Fig. 1    The process of co-occurrence analysis.
The process of co-occurrence analysis.

Visualization analysis, such as MDS and SNA, use graphics to visualize the results of co-occurrence analysis. Cluster analysis evaluates relationships between the evaluated entities and classifies these entities. MDS is often used with clustering analysis[10]. Different approaches to acquisition and preprocessing of co-occurrence matrices will affect the choice of cluster analysis methods and tools. So the paper will first discuss the acquisition and pretreatment of co-occurrence matrices, and then focus on the hierarchical cluster analysis of co-occurrence matrices within SPSS.
2.1 Obtaining co-occurrence matrices
Occurrence matrices and co-occurrence matrices are two different forms of matrices. Occurrence matrices consist of the occurrence frequency of the category entities based on evaluated entities. They are called two-dimensional tables in SPSS or 2-mode matrices in social network analysis. Co-occurrence matrices of evaluated entities, on the other hand, usually indicate the co-occurrence frequency of evaluated entities, and can be derived from occurrence matrices. Matrix multiplication (vector inner product) and minimum overlap (intersection) are the most commonly used two methods for the derivation of the co-occurrence matrix from an occurrence matrix[11,12]. In other words, an occurrence matrix provides the analytical basis of a co-occurrence matrix.
Much of the software in the field of information science, such as Citespace[13], embeds the algorithms of matrix multiplication or minimum overlap to convert occurrence matrices directly into co-occurrence matrices. Researchers obtain co-occurrence matrices, but may not know the underlying derivation methods and/or the original occurrence matrix. In the Internet research (e.g. altmetrics), one usually has access only to the co-occurrence matrix of which the values are then implicitly provided using the minimum overlap method.
Using both matrix multiplication and the minimum overlap method, the co-occurrence matrices (obtained from the occurrence matrices) represent proximity matrices, in which the similarity or dissimilarity levels are indicated between the evaluated entities. For example, when one assumes keywords as evaluated entities – and, for example, documents are used as the category entities – the original keyword-document occurrence matrix can be transformed into a co-word matrix through matrix multiplication or the minimum overlap method.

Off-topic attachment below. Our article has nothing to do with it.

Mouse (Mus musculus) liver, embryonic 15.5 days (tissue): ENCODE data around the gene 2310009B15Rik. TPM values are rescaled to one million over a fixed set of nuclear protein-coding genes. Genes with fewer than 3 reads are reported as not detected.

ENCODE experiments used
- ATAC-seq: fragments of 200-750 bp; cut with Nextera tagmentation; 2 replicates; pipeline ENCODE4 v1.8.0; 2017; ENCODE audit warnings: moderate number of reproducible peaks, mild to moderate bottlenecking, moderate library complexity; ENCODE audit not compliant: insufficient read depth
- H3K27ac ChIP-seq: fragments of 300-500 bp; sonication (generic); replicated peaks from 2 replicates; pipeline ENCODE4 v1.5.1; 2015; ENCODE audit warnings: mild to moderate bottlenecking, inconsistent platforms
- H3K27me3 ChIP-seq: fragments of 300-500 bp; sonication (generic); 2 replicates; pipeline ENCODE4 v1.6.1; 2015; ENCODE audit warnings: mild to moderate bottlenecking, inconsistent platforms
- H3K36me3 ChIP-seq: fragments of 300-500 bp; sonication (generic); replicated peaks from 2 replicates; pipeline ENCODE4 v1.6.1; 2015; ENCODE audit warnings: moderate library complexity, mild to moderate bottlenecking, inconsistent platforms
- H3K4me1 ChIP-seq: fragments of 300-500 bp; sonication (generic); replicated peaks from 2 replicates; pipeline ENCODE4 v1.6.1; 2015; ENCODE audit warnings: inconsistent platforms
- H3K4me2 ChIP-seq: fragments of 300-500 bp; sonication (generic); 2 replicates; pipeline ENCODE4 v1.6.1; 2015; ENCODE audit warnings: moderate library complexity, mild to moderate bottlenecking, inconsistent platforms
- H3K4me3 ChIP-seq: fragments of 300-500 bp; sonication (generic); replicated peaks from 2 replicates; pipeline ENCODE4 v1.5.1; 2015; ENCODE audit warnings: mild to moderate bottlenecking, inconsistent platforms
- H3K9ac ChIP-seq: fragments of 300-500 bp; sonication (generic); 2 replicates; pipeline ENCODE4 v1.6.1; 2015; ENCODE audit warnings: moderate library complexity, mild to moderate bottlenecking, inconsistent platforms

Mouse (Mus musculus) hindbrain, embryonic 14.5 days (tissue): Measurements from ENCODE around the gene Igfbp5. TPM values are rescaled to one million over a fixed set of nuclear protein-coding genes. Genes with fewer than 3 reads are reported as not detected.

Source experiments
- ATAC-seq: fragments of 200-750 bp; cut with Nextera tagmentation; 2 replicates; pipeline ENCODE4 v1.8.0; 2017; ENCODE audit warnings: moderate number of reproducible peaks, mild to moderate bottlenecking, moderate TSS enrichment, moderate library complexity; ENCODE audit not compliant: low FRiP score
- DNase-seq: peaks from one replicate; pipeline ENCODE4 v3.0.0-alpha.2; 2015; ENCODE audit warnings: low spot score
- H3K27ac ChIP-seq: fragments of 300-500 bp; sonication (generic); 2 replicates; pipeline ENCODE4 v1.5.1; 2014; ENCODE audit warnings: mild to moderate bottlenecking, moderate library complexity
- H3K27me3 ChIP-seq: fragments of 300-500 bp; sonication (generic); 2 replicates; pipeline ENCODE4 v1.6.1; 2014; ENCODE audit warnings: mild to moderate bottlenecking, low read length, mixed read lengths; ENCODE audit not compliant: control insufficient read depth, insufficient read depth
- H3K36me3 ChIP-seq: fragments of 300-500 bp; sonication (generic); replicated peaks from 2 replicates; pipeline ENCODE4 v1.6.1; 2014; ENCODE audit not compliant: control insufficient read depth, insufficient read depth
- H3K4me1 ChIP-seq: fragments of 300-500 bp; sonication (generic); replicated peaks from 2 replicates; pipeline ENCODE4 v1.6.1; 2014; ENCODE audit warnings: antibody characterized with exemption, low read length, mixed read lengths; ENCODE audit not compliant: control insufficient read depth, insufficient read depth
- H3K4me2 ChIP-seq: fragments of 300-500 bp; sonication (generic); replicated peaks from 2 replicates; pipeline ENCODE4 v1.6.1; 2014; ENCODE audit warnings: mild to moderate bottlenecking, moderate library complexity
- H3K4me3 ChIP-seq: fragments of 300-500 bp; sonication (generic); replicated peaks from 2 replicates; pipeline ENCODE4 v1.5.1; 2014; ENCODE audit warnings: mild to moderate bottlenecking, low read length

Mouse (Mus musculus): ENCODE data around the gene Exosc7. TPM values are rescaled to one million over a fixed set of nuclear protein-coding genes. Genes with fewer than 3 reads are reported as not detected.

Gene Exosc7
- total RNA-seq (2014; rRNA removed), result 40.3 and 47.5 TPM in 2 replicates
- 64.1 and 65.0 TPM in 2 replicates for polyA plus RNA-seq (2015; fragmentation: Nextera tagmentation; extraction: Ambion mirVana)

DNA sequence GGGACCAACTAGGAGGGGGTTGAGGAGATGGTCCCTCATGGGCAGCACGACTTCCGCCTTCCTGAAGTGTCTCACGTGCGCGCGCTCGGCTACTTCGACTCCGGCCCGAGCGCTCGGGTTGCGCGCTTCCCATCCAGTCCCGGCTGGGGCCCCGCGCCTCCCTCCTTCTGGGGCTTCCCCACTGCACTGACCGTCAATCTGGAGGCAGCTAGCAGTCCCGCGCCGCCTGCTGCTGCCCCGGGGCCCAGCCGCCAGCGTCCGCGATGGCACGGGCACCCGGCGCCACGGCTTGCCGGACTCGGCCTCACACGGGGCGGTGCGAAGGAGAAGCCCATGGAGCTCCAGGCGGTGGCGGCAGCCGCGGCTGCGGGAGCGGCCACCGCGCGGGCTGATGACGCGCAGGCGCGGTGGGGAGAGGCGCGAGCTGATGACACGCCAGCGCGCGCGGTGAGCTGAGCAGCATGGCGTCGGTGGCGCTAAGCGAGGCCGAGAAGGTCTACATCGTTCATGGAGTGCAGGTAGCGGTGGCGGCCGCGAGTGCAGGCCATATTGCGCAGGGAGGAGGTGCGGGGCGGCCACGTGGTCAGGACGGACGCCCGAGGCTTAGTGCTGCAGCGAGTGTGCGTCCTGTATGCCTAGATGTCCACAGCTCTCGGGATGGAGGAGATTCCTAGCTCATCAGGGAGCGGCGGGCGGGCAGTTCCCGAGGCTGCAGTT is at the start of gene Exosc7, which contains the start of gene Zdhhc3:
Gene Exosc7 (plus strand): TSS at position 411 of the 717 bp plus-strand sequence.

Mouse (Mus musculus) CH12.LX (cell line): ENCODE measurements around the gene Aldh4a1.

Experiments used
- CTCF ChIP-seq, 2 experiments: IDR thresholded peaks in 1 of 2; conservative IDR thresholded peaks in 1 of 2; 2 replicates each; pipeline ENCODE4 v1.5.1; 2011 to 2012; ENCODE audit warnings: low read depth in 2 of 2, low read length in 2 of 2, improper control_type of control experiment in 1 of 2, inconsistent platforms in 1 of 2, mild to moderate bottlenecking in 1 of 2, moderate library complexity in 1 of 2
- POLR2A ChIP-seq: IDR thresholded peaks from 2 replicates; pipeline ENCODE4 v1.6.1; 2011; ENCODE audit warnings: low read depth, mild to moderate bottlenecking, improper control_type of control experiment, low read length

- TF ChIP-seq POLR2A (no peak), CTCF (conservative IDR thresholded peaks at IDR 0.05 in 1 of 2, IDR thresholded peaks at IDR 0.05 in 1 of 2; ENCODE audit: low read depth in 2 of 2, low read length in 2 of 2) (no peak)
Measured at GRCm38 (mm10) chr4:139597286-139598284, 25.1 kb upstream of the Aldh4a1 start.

2.2 Preprocessing of co-occurrence matrices
To date, there are three international contentions on the preprocessing of co-occurrence matrices[12,14,15,16,17,18]: 1) whether the Pearson correlation coefficient can be used to normalize a co-occurrence matrix, 2) how to choose the diagonal elements of a matrix, and 3) the conceptual confusion of the cosine and Ochiai index. We follow Leydesdorff & Vaughan[17], Leydesdorff [18] and Zhou & Leydesdorff [12], using Ochiai coefficient, Jaccard index, Dice index, equivalent index, inclusion index, etc., to normalize the co-occurrence matrix.
2.3 The in-depth analysis of co-occurrence matrices
Sections 2.1 and 2.2 elucidate a clear difference between occurrence matrices and co-occurrence matrices, and the methods of obtaining and normalizing co-occurrence matrices. According to the common international process for co-occurrence analysis, three approaches of multivariate analysis have been used to discern the relationships in similarity matrices: 1) factor analysis, 2) cluster analysis, and 3) MDS. These three methods are used in common statistical packages, particularly SPSS[10,15].
The basic data in cluster analysis, MDS and social network analysis are measures of proximity between pairs of objects. But there is a trap when using SPSS for hierarchical cluster analysis. Some researchers from China fall into the trap and obtain incorrect clustering results. The following section focuses on this issue.
3 The problems of hierarchical cluster analysis with SPSS based on co-occurrence matrices
Hierarchical cluster analysis is the most commonly used algorithm for clustering. When obtaining the similarity matrix or distance matrix, we can evaluate the relationships between entities by means of hierarchical cluster analysis. At present, there are many tools for hierarchical cluster analysis, such as SPSS, MATLAB, R, Pajek, and UCINET. Among them, SPSS is the most commonly chosen tool because of its friendly interface and ease of use.
The process of the co-occurrence analysis[10] has been widely adopted by Chinese scholars. But many of them may be unaware of the differences between China and abroad in the habits of using the module for hierarchical clustering in SPSS. Some Chinese researchers are accustomed to using only drop down menus for the operation, but overseas scholars such as McCain[10] and White[15] usually edit syntax for the more precise operation of the software. (We are not sure whether all overseas scholars do so.)
Some Chinese researchers who “copy” the process of the co-occurrence analysis may not know that the menu options of SPSS hierarchical clustering module have embedded similarity or distance algorithms. However, the default input matrix of the module through the dropdown menu is “occurrence matrix”, and with the embedded similarity or distance algorithms, the occurrence matrix transfers to similarity or distance matrix. Some Chinese researchers input co-occurrence matrices as the input matrices and because of the recalculation of similarity inaccurate results are produced.